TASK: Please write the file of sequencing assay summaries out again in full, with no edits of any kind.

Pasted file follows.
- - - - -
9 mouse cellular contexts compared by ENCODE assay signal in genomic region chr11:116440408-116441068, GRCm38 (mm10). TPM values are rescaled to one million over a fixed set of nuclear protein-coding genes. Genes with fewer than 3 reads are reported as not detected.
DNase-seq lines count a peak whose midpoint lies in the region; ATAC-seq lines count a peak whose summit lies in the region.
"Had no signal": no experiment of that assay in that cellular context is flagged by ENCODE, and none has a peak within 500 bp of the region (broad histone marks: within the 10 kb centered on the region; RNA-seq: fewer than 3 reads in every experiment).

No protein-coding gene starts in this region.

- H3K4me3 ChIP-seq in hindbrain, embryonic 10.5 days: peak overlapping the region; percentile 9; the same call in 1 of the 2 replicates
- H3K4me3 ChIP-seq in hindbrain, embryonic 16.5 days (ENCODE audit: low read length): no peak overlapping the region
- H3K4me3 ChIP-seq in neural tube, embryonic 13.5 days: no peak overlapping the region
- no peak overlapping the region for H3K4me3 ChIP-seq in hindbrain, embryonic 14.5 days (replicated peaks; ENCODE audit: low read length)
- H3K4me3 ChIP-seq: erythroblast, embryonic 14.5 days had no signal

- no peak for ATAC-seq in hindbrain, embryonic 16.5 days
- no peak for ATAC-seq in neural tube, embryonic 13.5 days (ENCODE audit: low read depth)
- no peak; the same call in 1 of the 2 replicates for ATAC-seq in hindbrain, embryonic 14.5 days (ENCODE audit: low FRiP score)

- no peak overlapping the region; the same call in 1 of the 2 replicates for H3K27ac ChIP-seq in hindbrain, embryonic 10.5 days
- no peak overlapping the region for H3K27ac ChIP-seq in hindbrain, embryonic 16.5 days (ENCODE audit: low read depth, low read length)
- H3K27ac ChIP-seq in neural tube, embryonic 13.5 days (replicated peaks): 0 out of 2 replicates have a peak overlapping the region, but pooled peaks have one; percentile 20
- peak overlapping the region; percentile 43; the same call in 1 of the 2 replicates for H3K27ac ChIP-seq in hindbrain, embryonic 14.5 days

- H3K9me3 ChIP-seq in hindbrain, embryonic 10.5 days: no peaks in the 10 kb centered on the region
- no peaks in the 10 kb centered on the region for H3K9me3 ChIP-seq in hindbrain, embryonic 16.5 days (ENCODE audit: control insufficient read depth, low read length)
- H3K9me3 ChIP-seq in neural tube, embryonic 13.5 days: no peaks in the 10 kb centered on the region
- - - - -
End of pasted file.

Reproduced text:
9 mouse cellular contexts compared by ENCODE assay signal in genomic region chr11:116440408-116441068, GRCm38 (mm10). TPM values are rescaled to one million over a fixed set of nuclear protein-coding genes. Genes with fewer than 3 reads are reported as not detected.
DNase-seq lines count a peak whose midpoint lies in the region; ATAC-seq lines count a peak whose summit lies in the region.
"Had no signal": no experiment of that assay in that cellular context is flagged by ENCODE, and none has a peak within 500 bp of the region (broad histone marks: within the 10 kb centered on the region; RNA-seq: fewer than 3 reads in every experiment).

No protein-coding gene starts in this region.

- H3K4me3 ChIP-seq in hindbrain, embryonic 10.5 days: peak overlapping the region; percentile 9; the same call in 1 of the 2 replicates
- H3K4me3 ChIP-seq in hindbrain, embryonic 16.5 days (ENCODE audit: low read length): no peak overlapping the region
- H3K4me3 ChIP-seq in neural tube, embryonic 13.5 days: no peak overlapping the region
- no peak overlapping the region for H3K4me3 ChIP-seq in hindbrain, embryonic 14.5 days (replicated peaks; ENCODE audit: low read length)
- H3K4me3 ChIP-seq: erythroblast, embryonic 14.5 days had no signal

- no peak for ATAC-seq in hindbrain, embryonic 16.5 days
- no peak for ATAC-seq in neural tube, embryonic 13.5 days (ENCODE audit: low read depth)
- no peak; the same call in 1 of the 2 replicates for ATAC-seq in hindbrain, embryonic 14.5 days (ENCODE audit: low FRiP score)

- no peak overlapping the region; the same call in 1 of the 2 replicates for H3K27ac ChIP-seq in hindbrain, embryonic 10.5 days
- no peak overlapping the region for H3K27ac ChIP-seq in hindbrain, embryonic 16.5 days (ENCODE audit: low read depth, low read length)
- H3K27ac ChIP-seq in neural tube, embryonic 13.5 days (replicated peaks): 0 out of 2 replicates have a peak overlapping the region, but pooled peaks have one; percentile 20
- peak overlapping the region; percentile 43; the same call in 1 of the 2 replicates for H3K27ac ChIP-seq in hindbrain, embryonic 14.5 days

- H3K9me3 ChIP-seq in hindbrain, embryonic 10.5 days: no peaks in the 10 kb centered on the region
- no peaks in the 10 kb centered on the region for H3K9me3 ChIP-seq in hindbrain, embryonic 16.5 days (ENCODE audit: control insufficient read depth, low read length)
- H3K9me3 ChIP-seq in neural tube, embryonic 13.5 days: no peaks in the 10 kb centered on the region